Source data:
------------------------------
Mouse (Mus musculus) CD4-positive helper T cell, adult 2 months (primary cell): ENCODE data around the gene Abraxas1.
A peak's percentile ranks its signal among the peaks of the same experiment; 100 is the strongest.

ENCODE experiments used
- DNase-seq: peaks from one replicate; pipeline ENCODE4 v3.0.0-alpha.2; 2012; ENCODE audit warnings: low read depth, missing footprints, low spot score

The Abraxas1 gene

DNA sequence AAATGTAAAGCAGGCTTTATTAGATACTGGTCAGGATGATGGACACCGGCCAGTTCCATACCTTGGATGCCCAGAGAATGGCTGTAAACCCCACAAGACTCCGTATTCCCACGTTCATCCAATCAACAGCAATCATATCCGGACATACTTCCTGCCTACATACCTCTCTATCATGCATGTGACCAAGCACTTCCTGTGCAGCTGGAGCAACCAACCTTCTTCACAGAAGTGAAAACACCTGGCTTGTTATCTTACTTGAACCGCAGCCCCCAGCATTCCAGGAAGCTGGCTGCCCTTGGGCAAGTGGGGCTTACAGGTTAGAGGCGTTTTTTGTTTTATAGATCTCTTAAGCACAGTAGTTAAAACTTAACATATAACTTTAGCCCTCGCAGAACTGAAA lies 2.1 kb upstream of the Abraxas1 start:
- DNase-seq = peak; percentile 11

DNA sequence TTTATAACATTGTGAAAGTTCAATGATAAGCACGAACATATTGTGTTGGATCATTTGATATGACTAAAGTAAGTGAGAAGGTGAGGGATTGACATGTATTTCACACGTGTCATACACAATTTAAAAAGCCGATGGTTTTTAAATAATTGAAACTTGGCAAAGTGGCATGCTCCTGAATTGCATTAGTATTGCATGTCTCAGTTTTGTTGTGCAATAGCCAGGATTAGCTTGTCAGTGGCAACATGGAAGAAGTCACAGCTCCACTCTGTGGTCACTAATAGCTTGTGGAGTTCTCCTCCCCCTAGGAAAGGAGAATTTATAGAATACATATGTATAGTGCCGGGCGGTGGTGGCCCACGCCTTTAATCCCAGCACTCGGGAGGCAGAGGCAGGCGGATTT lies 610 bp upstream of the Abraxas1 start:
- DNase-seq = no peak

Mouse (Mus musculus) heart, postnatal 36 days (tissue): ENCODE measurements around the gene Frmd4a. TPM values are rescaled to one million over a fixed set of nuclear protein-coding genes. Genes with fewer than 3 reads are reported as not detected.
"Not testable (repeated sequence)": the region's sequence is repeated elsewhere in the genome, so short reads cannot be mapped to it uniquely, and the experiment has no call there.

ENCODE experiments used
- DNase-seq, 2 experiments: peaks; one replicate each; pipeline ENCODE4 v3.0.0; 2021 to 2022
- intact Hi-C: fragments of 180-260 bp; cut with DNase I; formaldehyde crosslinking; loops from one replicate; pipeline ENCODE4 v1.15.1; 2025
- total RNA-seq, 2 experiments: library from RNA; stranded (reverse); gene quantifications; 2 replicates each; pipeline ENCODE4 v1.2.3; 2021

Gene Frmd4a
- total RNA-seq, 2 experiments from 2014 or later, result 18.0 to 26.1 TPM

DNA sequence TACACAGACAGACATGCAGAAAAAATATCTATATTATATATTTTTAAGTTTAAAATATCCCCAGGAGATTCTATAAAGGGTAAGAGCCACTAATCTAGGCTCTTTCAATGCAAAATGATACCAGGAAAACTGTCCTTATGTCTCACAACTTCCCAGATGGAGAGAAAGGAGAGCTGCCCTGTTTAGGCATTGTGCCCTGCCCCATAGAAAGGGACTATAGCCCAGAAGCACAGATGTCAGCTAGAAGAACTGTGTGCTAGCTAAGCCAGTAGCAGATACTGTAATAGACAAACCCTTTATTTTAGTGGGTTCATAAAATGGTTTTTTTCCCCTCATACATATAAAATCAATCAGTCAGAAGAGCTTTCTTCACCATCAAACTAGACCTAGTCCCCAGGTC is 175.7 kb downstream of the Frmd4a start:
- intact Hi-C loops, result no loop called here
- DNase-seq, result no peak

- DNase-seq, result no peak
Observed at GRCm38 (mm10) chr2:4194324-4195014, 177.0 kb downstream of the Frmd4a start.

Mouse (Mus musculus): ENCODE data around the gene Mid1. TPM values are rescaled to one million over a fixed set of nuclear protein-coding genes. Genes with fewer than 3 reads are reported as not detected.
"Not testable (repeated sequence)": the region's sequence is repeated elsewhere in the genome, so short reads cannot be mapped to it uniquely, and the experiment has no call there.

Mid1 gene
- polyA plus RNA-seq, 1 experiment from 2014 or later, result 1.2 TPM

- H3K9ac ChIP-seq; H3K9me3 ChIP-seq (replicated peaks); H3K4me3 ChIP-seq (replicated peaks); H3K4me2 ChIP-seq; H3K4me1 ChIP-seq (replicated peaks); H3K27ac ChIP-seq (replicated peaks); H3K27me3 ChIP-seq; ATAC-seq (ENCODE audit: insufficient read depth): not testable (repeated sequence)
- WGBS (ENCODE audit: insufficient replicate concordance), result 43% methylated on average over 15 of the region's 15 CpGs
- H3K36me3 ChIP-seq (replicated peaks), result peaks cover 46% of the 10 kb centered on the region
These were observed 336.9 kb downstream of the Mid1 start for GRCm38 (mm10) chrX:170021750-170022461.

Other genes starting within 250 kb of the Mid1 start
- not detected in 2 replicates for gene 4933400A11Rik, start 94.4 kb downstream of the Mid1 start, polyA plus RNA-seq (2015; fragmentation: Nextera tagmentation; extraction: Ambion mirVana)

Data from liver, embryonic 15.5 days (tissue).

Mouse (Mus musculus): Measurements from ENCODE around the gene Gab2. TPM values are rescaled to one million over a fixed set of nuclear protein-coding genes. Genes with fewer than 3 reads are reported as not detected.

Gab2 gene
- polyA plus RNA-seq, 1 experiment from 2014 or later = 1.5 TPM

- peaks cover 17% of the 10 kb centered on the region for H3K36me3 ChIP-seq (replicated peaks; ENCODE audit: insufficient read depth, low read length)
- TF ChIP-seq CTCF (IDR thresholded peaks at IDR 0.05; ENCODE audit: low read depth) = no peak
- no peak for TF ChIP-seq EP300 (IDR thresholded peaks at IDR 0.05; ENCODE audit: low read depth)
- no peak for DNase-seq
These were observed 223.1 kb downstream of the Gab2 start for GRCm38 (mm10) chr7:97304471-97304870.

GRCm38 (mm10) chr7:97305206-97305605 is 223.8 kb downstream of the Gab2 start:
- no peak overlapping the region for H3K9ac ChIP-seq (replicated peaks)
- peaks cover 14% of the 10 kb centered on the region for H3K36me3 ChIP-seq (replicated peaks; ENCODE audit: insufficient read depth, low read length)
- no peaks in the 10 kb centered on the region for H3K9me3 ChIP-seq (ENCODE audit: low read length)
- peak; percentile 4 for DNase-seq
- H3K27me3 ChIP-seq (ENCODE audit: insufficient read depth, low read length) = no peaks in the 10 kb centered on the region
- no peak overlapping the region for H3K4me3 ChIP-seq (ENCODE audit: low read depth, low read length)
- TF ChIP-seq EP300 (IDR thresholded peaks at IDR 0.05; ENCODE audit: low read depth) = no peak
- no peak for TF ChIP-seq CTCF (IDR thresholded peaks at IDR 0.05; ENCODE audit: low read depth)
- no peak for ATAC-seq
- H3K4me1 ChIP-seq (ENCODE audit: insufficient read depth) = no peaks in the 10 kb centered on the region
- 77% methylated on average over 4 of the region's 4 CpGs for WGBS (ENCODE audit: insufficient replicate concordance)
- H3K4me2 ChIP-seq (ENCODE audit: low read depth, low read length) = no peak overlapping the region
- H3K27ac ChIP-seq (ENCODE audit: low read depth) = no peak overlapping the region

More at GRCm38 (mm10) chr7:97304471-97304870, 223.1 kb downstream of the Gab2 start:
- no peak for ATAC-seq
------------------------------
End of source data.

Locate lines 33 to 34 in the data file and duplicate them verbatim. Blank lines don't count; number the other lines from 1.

Data from liver, embryonic 15.5 days (tissue).

Mouse (Mus musculus): Measurements from ENCODE around the gene Gab2. TPM values are rescaled to one million over a fixed set of nuclear protein-coding genes. Genes with fewer than 3 reads are reported as not detected.